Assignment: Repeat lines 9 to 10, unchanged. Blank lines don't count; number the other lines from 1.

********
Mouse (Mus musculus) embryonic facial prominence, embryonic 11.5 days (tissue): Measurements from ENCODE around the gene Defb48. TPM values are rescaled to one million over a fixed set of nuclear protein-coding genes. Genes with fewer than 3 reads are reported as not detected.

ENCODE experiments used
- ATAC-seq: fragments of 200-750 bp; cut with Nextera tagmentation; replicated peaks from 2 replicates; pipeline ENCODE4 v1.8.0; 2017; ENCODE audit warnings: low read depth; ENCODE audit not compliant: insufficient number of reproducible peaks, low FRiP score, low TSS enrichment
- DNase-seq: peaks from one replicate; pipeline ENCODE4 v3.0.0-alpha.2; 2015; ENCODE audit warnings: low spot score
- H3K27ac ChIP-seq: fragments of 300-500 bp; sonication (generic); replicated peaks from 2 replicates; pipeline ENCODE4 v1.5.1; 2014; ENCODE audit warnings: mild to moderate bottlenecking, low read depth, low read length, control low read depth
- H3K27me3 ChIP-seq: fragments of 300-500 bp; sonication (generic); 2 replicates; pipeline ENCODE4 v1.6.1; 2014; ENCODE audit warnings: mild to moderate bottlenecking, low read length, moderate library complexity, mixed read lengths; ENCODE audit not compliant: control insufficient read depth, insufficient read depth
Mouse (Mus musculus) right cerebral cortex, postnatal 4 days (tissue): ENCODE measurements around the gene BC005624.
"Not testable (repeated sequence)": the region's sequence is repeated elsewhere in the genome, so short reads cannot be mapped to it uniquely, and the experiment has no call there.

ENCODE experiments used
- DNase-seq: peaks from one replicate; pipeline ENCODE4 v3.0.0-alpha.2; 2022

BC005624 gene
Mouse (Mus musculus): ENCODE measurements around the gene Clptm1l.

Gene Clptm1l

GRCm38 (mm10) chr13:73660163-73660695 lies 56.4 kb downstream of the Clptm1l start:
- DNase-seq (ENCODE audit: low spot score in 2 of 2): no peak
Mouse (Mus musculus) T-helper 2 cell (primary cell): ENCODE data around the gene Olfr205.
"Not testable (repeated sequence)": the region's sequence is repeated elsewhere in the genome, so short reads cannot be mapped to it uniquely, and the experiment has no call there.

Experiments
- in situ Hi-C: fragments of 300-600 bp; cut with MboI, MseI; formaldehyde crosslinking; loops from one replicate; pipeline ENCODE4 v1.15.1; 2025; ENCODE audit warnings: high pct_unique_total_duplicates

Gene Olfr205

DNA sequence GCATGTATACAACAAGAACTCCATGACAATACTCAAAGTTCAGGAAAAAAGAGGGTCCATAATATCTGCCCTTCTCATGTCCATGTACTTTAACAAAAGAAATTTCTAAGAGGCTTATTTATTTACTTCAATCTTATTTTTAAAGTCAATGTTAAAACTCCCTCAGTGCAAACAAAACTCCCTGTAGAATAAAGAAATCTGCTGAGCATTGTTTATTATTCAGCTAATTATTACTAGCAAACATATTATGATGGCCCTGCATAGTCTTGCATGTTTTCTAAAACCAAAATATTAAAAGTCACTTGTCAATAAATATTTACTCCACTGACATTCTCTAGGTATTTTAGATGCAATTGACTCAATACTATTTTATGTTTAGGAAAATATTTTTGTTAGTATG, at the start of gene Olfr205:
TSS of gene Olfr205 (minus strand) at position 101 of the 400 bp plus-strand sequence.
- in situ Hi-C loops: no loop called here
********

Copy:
ENCODE experiments used
- DNase-seq: peaks from one replicate; pipeline ENCODE4 v3.0.0-alpha.2; 2022